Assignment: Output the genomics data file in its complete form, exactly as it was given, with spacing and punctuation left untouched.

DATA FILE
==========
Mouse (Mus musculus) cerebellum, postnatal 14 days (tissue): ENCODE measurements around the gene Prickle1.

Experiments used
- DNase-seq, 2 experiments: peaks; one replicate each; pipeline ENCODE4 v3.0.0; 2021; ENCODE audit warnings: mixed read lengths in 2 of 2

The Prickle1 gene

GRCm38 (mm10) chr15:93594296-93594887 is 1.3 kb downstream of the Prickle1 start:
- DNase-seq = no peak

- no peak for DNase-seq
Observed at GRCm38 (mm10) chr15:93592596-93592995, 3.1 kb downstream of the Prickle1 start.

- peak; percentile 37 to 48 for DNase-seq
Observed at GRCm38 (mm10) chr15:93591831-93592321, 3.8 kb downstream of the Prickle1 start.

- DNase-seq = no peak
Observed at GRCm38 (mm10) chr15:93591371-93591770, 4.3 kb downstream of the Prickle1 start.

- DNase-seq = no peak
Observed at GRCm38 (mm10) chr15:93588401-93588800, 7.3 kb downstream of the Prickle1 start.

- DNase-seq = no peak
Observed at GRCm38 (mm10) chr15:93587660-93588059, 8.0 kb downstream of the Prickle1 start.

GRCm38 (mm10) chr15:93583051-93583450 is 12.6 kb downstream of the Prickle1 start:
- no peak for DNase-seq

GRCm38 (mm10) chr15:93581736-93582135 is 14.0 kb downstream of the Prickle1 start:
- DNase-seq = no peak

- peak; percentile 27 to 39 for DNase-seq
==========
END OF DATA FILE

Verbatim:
Mouse (Mus musculus) cerebellum, postnatal 14 days (tissue): ENCODE measurements around the gene Prickle1.

Experiments used
- DNase-seq, 2 experiments: peaks; one replicate each; pipeline ENCODE4 v3.0.0; 2021; ENCODE audit warnings: mixed read lengths in 2 of 2

The Prickle1 gene

GRCm38 (mm10) chr15:93594296-93594887 is 1.3 kb downstream of the Prickle1 start:
- DNase-seq = no peak

- no peak for DNase-seq
Observed at GRCm38 (mm10) chr15:93592596-93592995, 3.1 kb downstream of the Prickle1 start.

- peak; percentile 37 to 48 for DNase-seq
Observed at GRCm38 (mm10) chr15:93591831-93592321, 3.8 kb downstream of the Prickle1 start.

- DNase-seq = no peak
Observed at GRCm38 (mm10) chr15:93591371-93591770, 4.3 kb downstream of the Prickle1 start.

- DNase-seq = no peak
Observed at GRCm38 (mm10) chr15:93588401-93588800, 7.3 kb downstream of the Prickle1 start.

- DNase-seq = no peak
Observed at GRCm38 (mm10) chr15:93587660-93588059, 8.0 kb downstream of the Prickle1 start.

GRCm38 (mm10) chr15:93583051-93583450 is 12.6 kb downstream of the Prickle1 start:
- no peak for DNase-seq

GRCm38 (mm10) chr15:93581736-93582135 is 14.0 kb downstream of the Prickle1 start:
- DNase-seq = no peak

- peak; percentile 27 to 39 for DNase-seq